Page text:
Parameters: rms_regularizer: float, optional (default 1e-8) Regularize the learning rate scaling factor by this $$\epsilon$$. momentum: float, optional (default 0) Momentum to apply to the updates, if any. Defaults to 0 (no momentum). Set to a value close to 1 (e.g., 1 - 1e-4) for large amounts of momentum. nesterov: bool, optional (default False) Set this to True to enable Nesterov-style momentum updates, whenever momentum is nonzero.

Notes

The ADAGRAD method uses the same general strategy as all first-order stochastic gradient methods, in the sense that these methods make small parameter adjustments iteratively using local derivative information.

The difference with ADAGRAD is that as gradients are computed during each parameter update, their squares are accumulated, and this accumulated value is used to rescale the global learning rate $$\alpha$$ separately for each parameter.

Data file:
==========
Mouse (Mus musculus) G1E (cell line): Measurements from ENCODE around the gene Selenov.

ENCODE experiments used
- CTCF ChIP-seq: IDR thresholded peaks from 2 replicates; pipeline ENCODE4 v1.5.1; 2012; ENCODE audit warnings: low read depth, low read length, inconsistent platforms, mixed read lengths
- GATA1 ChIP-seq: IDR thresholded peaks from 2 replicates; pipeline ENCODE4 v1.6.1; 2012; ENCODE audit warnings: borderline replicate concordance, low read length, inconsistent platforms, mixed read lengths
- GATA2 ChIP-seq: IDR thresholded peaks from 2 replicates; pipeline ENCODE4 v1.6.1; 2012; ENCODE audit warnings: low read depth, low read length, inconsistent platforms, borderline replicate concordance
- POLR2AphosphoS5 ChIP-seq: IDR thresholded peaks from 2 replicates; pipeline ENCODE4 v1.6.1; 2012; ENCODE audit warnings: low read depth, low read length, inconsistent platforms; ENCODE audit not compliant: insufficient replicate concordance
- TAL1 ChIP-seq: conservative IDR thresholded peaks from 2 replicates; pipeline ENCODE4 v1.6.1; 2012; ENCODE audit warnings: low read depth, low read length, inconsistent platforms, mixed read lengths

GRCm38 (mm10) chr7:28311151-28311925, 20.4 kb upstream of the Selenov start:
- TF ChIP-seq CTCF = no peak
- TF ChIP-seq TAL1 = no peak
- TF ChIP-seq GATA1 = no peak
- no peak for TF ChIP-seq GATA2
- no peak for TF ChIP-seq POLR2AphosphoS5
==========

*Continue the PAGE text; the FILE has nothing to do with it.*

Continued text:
$\begin{split}\begin{eqnarray*} g_{t+1} &=& g_t + \left(\frac{\partial\mathcal{L}}{\partial p}\right)^2 \\ p_{t+1} &=& p_t - \frac{\alpha}{\sqrt{g_{t+1}} + \epsilon} \frac{\partial\mathcal{L}}{\partial p} \end{eqnarray*}\end{split}$

Like the other adaptive learning methods, learning method effectively maintains a sort of parameter-specific learning rate. Unlike RMSProp and ADADELTA, however, in ADAGRAD, the gradient magnitudes accumulate throughout training, which has the effect of scaling the learning rate for each parameter, but also effectively anneals the learning rate overall as training progresses.

In this implementation, the scale values are regularized (made less extreme) by $$\epsilon$$, which is specified using the rms_regularizer parameter.

References

 [Duch10] J. Duchi, E. Hazan, & Y. Singer (2010) “Adaptive subgradient methods for online leaning and stochastic optimization.” Proc. Conference on Learning Theory (COLT).